Weather for Santa Clarita, California
Lat: 34.41N, Lon: 118.51W
Wx Zone: CAZ088 CWA Used: LOX
California Drought Monitor
The California Drought monitor is a subset of the United States Monitor, issued every Thursday morning, based on drought conditions the previous Tuesday. The map below shows the current drought level around the state, and the percent of California land area in each drought level compared to the previous week.
Read an explanation of the drought intensities and what they mean.
California Hydrologic Information Statement
Note that if drought conditions are not being experienced, or in the case of river flooding or heavy rain, this statement may be used to indicate river flows or flood potential.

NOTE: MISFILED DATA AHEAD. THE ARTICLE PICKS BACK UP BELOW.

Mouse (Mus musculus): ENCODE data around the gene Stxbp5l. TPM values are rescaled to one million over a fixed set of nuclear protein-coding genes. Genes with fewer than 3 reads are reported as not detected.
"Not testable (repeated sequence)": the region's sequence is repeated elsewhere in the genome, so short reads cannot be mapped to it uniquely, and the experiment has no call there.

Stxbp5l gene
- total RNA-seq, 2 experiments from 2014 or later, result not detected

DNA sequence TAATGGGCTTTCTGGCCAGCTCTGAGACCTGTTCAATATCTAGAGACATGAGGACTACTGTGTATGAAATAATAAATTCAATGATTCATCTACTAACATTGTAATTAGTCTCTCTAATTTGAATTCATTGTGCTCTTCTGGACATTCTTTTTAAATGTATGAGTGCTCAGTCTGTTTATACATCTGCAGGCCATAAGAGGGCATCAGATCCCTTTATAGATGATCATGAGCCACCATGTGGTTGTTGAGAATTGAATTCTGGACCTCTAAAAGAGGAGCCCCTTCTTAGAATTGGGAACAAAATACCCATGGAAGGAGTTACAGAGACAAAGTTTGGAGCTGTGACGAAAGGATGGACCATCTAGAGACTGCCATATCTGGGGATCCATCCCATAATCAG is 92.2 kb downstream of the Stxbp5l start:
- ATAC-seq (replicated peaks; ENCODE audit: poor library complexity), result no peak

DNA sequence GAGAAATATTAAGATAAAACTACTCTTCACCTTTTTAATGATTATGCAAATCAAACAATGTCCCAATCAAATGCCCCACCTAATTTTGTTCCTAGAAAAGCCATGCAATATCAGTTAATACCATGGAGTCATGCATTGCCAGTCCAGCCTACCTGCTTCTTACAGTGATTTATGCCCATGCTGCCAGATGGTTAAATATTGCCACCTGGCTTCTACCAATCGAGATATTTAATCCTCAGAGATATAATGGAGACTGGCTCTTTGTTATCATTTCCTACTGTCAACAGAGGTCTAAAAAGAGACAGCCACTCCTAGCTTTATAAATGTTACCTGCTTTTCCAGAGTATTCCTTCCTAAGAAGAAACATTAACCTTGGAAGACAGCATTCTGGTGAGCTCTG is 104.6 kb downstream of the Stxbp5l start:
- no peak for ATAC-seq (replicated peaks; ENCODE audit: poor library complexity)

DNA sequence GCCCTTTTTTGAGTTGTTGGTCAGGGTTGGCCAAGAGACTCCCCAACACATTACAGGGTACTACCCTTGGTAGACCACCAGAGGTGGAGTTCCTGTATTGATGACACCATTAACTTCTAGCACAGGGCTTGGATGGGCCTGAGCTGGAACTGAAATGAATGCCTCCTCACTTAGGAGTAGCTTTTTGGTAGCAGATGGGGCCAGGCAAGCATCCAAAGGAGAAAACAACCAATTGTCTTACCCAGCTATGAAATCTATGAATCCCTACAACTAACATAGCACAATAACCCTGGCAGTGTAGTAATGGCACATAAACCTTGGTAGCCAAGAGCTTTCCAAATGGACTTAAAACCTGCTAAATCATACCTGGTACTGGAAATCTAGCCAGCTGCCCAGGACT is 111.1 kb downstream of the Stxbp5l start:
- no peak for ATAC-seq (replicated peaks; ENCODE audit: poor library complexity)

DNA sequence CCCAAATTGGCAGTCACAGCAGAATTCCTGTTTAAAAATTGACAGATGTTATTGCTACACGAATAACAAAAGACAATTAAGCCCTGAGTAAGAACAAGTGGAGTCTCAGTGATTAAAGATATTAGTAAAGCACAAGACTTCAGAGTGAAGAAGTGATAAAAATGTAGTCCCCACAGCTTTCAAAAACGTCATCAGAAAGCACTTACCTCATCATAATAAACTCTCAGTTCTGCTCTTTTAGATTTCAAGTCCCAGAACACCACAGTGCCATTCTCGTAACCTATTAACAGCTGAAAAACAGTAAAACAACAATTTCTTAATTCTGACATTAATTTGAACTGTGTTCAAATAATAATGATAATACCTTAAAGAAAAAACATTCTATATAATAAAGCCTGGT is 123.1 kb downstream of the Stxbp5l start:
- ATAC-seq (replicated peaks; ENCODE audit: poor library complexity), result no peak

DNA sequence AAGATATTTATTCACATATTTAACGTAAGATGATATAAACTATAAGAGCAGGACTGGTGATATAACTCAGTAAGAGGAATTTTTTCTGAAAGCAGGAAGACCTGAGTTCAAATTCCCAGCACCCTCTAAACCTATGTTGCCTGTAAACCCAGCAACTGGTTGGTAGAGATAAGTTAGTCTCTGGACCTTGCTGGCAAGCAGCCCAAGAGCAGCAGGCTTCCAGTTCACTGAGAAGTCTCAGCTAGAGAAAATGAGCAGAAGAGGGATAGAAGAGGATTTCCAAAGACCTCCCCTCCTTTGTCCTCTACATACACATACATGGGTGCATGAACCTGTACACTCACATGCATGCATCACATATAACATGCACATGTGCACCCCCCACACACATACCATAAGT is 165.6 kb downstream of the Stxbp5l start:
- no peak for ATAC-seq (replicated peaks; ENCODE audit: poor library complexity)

000 FGUS76 KLOX 161426 ESFLOX CAZ034>041-044>046-051>054-059-087-088-547-548-170230- Hydrologic Outlook National Weather Service Los Angeles/Oxnard CA 626 AM PST Thu Feb 16 2017 ...A major storm system will affect Southwest California tonight through Saturday resulting in flooding concerns... The first in a series of storms is expected to bring light to moderate rainfall initially to San Luis Obispo and Santa Barbara Counties this morning, before overspreading Ventura and Los Angeles Counties this evening through the overnight hours. A second more powerful storm system will begin to intensify as it approaches Southern California as early as Friday morning. A long narrow band of subtropical moisture, otherwise known as an Atmospheric River will take aim at Southwestern California. Santa Barbara, Ventura and Los Angeles Counties should take the brunt of this powerful storm Friday morning through Saturday morning. Between 2 to 6 inches of rainfall is expected across coast and valleys, with between 5 to 10 inches across the Santa Ynez Range, as well as the Ventura and Los Angeles County Mountains. Rainfall rates are expected to reach one inch per hour. With this storm system expected to be slow in moving through the forecast area, there will be several potential hydrological impacts. The potential for widespread flooding and flash flooding is a definite threat. Not just for the recent burn areas, but anywhere there is the potential for flooding. The expected high rainfall amounts and intensities could bring numerous hydrological impacts. Many rivers and streams could see significant flows on Friday into Saturday...but main-stem river flooding is not expected at this time. There is a potential for swift water rescues due to the heavy rain and resulting increased flow rates. There will be the threat of flash flooding with mud and debris flows in and around the recent burn areas, especially with Friday's storm. Also, widespread and significant urban and small stream flooding can be expected at times through Monday. Lastly rock and mudslides will be a significant threat during this period, especially across canyon roads. Models are indicating a few more weaker storm systems to move through the region into early next week. Any additional rainfall could continue to bring hydrological impacts. Watch for updates and possible watches and warnings at weather.gov/losangeles as we get closer to the event. $$ Hall